In fact, there has been much less news coverage of yi nao cases than in the past, either due to the waning of this phenomenon or because of increasingly strict censorship. Initially, yi nao’s apolitical goals and strategies playing on the stability-maintenance mentality of governments and hospitals created a space for such protest. However, the involvement of radical and violent elements has contributed to yi nao being interpreted as a crime. With the more proactive recent approach of the Chinese Government, medical disturbances may be becoming a thing of the past.

This research was supported by China’s National Social Science Foundation, Youth Project (20CZZ014).
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Xiao Tan

Xiao Tan is a Research Fellow at the Centre for Contemporary Chinese Studies at the University of Melbourne. Her research interests include health policy, health social science, and China’s global engagement. She is currently working with a Ford Foundation grant to investigate Chinese investment projects in Indonesia and leading several collaborative projects on China’s grassroots response to Covid-19, anti-Chinese sentiment in Western countries, and conducting fieldwork in China during and beyond the pandemic.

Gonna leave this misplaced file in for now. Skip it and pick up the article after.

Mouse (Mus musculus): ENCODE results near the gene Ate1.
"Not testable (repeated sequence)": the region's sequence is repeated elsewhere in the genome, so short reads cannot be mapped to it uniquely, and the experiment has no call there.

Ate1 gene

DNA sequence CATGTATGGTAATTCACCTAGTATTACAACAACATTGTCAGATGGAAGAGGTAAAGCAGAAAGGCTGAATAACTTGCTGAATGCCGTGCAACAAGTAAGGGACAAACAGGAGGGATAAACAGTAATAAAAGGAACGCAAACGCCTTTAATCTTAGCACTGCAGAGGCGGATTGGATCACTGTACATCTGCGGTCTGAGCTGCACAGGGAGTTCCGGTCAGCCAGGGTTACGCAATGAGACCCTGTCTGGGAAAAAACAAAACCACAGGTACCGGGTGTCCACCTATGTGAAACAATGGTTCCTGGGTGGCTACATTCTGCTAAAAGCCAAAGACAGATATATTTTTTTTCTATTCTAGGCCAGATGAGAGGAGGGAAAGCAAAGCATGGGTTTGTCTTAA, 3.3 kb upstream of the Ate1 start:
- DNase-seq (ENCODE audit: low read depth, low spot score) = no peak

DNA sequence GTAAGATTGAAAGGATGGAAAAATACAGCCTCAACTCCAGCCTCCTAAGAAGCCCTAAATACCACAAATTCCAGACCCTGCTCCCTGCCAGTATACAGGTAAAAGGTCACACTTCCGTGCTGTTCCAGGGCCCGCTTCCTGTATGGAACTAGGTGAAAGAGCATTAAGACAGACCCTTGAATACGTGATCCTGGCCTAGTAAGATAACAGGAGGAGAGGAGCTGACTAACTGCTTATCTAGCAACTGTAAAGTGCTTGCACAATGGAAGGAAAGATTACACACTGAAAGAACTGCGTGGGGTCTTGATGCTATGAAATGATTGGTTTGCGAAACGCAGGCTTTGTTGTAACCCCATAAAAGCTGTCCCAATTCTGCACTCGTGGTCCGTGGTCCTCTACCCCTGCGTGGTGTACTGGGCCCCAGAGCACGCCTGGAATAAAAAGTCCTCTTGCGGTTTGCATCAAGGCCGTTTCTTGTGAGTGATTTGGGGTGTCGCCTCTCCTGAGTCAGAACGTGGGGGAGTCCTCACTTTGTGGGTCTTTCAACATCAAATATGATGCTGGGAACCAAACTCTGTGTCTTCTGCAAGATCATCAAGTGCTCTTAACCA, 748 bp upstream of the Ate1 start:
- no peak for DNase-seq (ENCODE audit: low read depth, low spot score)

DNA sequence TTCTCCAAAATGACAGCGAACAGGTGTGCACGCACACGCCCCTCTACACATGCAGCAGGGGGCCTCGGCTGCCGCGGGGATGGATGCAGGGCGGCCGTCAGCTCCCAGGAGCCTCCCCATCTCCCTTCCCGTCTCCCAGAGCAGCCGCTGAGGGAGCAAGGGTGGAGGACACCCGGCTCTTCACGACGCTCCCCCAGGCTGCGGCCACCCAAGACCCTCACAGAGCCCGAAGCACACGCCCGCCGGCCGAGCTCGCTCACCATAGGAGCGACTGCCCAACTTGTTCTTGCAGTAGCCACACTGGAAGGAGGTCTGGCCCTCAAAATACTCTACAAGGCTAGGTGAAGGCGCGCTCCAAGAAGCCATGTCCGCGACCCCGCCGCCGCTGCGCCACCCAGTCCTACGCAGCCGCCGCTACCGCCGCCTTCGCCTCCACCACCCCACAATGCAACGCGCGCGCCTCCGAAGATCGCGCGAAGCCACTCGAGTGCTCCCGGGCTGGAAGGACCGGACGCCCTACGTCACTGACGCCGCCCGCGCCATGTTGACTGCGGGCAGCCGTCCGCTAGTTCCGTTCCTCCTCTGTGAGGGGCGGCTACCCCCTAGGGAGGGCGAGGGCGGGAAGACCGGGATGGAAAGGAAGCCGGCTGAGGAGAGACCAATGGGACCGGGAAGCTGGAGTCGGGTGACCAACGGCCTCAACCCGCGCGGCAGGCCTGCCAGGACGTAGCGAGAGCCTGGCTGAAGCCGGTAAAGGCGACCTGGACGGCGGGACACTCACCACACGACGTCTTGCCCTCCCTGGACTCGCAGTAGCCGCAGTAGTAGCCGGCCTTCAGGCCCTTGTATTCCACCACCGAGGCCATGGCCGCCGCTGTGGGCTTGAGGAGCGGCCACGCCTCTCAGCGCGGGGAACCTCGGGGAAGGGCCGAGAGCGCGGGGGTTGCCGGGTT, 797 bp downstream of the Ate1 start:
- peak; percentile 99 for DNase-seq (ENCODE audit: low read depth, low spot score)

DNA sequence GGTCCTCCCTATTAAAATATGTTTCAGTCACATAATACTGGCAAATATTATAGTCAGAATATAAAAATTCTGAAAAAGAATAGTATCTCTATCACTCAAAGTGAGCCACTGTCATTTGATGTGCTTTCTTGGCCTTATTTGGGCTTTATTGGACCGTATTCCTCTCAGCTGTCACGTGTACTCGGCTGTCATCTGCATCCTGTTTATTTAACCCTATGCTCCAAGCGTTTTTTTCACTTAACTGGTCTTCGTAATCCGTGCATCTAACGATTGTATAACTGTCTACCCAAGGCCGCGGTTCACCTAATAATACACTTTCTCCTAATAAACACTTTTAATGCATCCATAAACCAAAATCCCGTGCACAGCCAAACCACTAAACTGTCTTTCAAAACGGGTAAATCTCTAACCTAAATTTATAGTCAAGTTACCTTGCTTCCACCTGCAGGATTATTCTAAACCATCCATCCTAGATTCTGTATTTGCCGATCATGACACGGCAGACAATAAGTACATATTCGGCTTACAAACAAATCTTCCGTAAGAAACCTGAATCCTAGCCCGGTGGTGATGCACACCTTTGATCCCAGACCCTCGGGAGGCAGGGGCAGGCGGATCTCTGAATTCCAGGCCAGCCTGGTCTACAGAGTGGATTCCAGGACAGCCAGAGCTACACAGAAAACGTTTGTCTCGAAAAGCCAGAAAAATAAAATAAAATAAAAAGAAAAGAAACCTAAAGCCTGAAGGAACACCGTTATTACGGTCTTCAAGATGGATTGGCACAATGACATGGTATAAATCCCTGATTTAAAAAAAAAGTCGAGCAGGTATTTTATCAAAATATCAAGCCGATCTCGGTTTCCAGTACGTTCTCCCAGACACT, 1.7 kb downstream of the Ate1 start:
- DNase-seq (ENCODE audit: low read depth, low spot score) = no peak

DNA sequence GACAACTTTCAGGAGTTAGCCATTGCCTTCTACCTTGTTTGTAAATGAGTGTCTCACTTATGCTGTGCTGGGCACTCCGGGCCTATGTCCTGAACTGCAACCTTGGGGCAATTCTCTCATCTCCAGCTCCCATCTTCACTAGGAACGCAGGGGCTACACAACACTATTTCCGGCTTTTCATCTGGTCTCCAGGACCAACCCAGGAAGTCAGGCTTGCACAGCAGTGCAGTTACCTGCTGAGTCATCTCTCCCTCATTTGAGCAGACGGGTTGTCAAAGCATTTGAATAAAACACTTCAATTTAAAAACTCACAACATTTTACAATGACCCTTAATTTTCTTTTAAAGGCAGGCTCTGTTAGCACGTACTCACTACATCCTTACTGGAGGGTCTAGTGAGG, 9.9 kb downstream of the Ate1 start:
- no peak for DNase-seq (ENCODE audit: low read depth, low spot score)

Tianyang Liu

Tianyang Lu is an Associate Professor at the School of Politics and Public Administration at Wuhan University. He has published widely on politics, security, and health in China. His current research focuses on international politics and the geopolitics of China, with special interests in political sociology, critical security studies, and critical geography.